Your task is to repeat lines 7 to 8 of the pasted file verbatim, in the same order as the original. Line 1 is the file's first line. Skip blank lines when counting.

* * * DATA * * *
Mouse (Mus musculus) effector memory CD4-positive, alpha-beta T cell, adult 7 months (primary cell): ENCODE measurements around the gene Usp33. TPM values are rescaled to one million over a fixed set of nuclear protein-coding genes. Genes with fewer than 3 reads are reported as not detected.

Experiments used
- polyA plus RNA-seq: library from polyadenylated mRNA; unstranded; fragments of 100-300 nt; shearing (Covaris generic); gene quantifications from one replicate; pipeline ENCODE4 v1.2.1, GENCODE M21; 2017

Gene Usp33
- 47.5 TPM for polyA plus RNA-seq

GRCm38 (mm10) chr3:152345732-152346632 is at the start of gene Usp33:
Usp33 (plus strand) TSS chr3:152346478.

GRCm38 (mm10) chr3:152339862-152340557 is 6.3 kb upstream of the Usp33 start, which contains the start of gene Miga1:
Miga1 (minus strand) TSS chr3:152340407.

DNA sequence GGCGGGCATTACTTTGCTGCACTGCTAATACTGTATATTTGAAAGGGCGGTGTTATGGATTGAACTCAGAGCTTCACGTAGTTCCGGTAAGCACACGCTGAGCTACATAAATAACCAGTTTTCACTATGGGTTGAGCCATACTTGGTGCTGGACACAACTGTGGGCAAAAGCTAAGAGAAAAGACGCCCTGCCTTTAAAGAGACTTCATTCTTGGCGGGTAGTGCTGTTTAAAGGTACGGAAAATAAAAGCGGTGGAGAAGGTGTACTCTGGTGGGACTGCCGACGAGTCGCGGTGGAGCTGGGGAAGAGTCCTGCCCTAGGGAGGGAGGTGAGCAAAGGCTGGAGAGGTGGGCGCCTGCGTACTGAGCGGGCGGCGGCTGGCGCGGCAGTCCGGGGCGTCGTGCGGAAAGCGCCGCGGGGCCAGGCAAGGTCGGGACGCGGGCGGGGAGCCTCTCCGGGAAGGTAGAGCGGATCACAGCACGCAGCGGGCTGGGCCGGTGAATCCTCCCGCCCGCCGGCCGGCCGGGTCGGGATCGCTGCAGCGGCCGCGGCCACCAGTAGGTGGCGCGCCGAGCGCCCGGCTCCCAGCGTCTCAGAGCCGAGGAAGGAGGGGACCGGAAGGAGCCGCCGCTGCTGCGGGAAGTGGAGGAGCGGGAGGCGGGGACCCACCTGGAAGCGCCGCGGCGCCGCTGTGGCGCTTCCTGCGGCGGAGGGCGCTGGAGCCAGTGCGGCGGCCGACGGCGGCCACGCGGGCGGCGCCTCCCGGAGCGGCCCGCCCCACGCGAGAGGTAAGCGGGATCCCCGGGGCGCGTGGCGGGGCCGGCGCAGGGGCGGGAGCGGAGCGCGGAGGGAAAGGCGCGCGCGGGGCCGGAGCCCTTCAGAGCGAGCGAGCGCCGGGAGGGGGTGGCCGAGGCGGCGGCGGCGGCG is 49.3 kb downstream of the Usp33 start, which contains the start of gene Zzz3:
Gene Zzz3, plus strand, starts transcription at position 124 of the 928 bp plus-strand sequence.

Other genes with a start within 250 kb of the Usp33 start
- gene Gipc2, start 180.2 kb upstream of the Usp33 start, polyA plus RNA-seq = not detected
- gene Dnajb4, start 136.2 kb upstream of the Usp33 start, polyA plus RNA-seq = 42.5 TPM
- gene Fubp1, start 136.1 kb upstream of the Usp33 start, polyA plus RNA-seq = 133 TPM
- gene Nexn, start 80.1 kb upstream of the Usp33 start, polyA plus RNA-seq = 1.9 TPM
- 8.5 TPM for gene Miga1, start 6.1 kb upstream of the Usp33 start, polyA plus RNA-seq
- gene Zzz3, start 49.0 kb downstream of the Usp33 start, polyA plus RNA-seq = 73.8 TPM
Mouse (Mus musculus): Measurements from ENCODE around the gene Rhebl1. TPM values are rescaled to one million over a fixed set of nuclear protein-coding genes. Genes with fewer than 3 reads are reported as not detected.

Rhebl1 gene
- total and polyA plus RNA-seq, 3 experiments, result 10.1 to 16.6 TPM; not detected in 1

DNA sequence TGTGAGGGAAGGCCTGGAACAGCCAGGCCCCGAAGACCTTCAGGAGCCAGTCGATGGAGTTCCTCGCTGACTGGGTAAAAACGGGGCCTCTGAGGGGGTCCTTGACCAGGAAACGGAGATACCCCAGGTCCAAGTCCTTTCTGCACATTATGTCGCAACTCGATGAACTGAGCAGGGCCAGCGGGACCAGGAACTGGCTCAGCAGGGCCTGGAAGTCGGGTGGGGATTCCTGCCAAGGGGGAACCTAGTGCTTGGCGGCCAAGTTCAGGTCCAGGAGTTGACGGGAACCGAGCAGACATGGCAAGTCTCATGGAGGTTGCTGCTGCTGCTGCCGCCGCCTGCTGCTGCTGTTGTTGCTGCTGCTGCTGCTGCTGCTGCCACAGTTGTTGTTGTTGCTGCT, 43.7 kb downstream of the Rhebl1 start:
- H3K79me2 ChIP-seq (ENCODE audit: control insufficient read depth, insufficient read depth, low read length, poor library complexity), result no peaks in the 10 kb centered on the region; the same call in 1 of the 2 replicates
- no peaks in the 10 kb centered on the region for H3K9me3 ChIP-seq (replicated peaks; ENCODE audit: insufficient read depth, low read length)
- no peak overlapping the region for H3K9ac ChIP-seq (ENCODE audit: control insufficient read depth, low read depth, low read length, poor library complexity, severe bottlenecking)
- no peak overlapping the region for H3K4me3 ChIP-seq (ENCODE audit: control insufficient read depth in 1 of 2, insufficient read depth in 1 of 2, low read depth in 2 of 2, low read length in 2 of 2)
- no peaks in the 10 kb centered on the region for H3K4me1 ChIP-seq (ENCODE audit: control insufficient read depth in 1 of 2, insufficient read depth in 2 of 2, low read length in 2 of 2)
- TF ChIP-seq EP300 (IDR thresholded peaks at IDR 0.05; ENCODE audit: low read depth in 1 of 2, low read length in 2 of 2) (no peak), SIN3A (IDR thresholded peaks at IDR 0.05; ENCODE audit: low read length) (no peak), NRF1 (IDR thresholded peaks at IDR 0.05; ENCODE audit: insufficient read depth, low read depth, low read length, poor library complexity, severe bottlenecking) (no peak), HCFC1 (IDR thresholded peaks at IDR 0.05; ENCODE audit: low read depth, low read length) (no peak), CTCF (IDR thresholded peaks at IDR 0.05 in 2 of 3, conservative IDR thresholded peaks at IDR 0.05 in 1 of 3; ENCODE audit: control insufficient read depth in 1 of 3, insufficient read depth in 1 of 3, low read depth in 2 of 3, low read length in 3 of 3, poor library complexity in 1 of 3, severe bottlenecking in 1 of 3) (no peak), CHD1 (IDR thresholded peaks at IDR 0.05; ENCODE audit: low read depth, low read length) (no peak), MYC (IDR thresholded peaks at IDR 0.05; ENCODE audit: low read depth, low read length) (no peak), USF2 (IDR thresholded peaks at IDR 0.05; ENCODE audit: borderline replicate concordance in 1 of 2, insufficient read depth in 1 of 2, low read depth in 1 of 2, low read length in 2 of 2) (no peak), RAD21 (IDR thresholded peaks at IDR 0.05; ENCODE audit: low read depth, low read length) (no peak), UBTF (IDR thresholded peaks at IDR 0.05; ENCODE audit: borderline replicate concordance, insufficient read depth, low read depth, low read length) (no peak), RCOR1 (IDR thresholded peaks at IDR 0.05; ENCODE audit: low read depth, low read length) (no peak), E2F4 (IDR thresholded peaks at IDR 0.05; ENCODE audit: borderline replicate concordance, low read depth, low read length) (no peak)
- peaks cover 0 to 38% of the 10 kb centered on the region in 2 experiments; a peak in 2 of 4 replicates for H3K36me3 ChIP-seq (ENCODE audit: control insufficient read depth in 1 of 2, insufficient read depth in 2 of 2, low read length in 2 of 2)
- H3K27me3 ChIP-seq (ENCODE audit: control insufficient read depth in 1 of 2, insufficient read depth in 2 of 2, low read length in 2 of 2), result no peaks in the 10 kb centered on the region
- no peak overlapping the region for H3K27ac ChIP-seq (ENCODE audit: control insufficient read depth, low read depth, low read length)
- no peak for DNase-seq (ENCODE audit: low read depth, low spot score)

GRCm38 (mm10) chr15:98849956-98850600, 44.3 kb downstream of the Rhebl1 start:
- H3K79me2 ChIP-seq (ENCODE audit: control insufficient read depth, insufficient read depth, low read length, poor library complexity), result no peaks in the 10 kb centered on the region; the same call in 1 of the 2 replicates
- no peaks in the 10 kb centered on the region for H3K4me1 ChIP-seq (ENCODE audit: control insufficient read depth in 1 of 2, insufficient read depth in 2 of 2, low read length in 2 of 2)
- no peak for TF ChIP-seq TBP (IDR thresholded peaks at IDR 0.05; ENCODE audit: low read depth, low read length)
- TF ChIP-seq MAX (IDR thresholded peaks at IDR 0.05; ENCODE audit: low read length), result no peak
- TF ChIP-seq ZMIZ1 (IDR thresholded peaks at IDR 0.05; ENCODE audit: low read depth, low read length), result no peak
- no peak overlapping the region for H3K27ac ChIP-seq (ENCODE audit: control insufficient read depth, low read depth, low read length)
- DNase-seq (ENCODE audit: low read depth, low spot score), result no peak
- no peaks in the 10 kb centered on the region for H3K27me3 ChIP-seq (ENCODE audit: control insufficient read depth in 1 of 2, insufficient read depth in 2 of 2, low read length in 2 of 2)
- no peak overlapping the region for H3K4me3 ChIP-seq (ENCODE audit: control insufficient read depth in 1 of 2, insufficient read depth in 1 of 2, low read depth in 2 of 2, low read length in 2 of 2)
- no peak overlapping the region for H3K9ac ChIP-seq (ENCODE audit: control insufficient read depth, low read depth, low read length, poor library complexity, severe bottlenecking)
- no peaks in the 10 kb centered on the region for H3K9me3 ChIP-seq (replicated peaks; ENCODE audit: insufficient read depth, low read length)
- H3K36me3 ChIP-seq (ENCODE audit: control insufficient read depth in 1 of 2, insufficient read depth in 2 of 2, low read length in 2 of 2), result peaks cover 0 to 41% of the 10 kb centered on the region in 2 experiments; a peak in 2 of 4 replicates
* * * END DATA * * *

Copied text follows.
Usp33 (plus strand) TSS chr3:152346478.

GRCm38 (mm10) chr3:152339862-152340557 is 6.3 kb upstream of the Usp33 start, which contains the start of gene Miga1: